OC12: Creating and Developing Motivated Volunteers

What do we do with volunteers once we have them?  A lot of stuff is simple and basic, but it’s not simple and basic to accomplish.

Daniel Pink’s book DRIVE is the source for a lot of this information.

You can tell the health of a church based on the health of the volunteer culture of the church.  What is the culture of the volunteers in your ministry?  Vibrant? solemn?  Excited?

 

WE MOTIVATE THROUGH PURPOSE

We need to know that everything we do matters.  Volunteering has to be more than parking cars and greeting kids.  Everything we do matters, and we have to believe that if we expect our volunteers to believe it.

The antithesis of motivating through purpose is motivating through need.  “We need 5 parents to check people in, here’s a verse to guilt you, you have to be here x amount of times.”  It’s the easiest way to motivate, but there’s always a tinge of guilt with it.  Need cannot be our first connecting point.  Need based motivation won’t last over the long haul.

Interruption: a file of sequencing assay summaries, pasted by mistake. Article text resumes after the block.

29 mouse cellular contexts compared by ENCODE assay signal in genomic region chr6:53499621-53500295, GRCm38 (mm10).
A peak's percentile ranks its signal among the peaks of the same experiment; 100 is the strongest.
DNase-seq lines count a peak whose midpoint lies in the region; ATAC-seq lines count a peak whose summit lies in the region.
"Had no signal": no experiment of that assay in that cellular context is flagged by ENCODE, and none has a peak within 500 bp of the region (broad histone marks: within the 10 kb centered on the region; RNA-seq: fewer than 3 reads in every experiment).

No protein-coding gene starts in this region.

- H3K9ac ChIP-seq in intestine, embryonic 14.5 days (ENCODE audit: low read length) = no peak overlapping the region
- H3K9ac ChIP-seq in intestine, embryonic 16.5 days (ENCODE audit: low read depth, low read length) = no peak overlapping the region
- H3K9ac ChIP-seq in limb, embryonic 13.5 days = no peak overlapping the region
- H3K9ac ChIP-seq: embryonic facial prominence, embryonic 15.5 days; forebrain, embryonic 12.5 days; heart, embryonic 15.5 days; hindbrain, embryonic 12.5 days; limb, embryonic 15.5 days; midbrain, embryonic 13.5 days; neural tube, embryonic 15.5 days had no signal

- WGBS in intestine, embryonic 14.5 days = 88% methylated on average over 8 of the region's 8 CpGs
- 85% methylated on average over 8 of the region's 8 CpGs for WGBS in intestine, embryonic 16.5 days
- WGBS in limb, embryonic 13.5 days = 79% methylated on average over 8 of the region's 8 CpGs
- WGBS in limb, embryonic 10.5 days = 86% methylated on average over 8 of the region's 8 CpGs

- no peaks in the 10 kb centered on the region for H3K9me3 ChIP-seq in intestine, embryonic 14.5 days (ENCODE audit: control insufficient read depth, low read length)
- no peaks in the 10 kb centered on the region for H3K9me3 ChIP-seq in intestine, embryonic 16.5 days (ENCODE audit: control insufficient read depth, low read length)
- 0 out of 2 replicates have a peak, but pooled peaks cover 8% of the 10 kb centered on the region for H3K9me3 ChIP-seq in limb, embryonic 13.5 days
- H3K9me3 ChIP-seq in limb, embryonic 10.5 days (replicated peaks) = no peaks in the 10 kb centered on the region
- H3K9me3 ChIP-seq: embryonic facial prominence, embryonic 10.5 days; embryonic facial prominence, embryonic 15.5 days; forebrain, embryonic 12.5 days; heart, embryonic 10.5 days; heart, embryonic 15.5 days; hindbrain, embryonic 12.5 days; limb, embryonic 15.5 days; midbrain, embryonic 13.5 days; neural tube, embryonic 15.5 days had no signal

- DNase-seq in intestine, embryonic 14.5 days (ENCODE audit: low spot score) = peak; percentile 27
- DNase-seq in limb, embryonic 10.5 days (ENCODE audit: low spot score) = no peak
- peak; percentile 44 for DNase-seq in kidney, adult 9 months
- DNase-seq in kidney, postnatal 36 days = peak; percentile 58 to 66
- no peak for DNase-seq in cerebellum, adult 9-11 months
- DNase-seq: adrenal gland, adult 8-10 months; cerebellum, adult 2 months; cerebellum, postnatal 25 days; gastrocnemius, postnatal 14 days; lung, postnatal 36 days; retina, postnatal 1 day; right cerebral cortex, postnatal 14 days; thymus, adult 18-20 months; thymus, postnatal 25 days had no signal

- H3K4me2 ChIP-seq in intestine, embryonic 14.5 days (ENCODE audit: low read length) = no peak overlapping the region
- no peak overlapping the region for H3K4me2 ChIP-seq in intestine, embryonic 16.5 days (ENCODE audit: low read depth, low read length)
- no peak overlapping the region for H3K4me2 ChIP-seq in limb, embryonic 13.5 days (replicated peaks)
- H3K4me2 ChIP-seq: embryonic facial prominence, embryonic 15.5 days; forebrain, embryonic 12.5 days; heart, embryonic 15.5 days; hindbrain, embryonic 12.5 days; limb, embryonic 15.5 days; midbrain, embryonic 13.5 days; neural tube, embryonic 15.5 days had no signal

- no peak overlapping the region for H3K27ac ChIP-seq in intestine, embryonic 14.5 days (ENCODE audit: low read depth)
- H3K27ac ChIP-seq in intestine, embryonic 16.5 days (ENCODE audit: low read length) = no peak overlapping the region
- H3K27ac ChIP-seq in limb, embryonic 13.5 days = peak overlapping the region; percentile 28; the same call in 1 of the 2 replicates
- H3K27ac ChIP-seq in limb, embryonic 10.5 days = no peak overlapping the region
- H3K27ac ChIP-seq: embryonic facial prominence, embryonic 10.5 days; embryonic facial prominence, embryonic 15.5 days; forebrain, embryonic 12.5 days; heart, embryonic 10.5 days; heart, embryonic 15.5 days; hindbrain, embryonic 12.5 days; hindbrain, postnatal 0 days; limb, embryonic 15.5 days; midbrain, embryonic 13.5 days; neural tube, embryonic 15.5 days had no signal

Is that what we really even want for our volunteers?  To fill a need?  If need based motivation really worked, we’d have all the volunteers we needed.  They’re not, though, we’re always in more need, so it obviously doesn’t work.  We have to connect them through purpose.  If your volunteers aren’t seeing the bigger picture and they’re not “getting it,” that’s our fault.  They have to connect what they do with why they do it.

Don’t allow yourself to describe your volunteers by saying, “They just don’t get it.  They don’t tithe, they don’t hang out with students, they don’t etc…”  Allow yourself to say, “I haven’t led them to this yet.”  What is everything we say about our volunteers behind closed doors?  They won’t do something?  Don’t blame them, lead them in it.